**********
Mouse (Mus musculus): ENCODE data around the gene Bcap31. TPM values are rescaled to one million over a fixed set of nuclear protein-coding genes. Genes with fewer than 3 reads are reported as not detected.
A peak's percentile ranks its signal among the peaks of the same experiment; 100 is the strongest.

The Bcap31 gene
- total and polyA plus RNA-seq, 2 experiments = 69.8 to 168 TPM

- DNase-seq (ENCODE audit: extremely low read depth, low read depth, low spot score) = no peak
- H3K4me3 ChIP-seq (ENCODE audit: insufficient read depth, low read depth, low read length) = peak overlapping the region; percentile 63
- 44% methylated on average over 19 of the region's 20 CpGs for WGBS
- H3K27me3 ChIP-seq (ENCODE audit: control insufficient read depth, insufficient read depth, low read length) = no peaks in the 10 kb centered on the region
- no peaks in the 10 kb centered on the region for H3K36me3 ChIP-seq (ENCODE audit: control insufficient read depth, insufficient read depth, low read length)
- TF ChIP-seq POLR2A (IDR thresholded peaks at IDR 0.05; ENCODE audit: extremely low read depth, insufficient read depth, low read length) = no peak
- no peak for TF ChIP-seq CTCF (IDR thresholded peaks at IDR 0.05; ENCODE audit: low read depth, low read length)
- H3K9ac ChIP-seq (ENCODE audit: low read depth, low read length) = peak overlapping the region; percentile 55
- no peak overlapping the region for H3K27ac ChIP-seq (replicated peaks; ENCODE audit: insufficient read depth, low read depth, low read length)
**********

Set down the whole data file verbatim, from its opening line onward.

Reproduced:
Mouse (Mus musculus): ENCODE data around the gene Bcap31. TPM values are rescaled to one million over a fixed set of nuclear protein-coding genes. Genes with fewer than 3 reads are reported as not detected.
A peak's percentile ranks its signal among the peaks of the same experiment; 100 is the strongest.

The Bcap31 gene
- total and polyA plus RNA-seq, 2 experiments = 69.8 to 168 TPM

- DNase-seq (ENCODE audit: extremely low read depth, low read depth, low spot score) = no peak
- H3K4me3 ChIP-seq (ENCODE audit: insufficient read depth, low read depth, low read length) = peak overlapping the region; percentile 63
- 44% methylated on average over 19 of the region's 20 CpGs for WGBS
- H3K27me3 ChIP-seq (ENCODE audit: control insufficient read depth, insufficient read depth, low read length) = no peaks in the 10 kb centered on the region
- no peaks in the 10 kb centered on the region for H3K36me3 ChIP-seq (ENCODE audit: control insufficient read depth, insufficient read depth, low read length)
- TF ChIP-seq POLR2A (IDR thresholded peaks at IDR 0.05; ENCODE audit: extremely low read depth, insufficient read depth, low read length) = no peak
- no peak for TF ChIP-seq CTCF (IDR thresholded peaks at IDR 0.05; ENCODE audit: low read depth, low read length)
- H3K9ac ChIP-seq (ENCODE audit: low read depth, low read length) = peak overlapping the region; percentile 55
- no peak overlapping the region for H3K27ac ChIP-seq (replicated peaks; ENCODE audit: insufficient read depth, low read depth, low read length)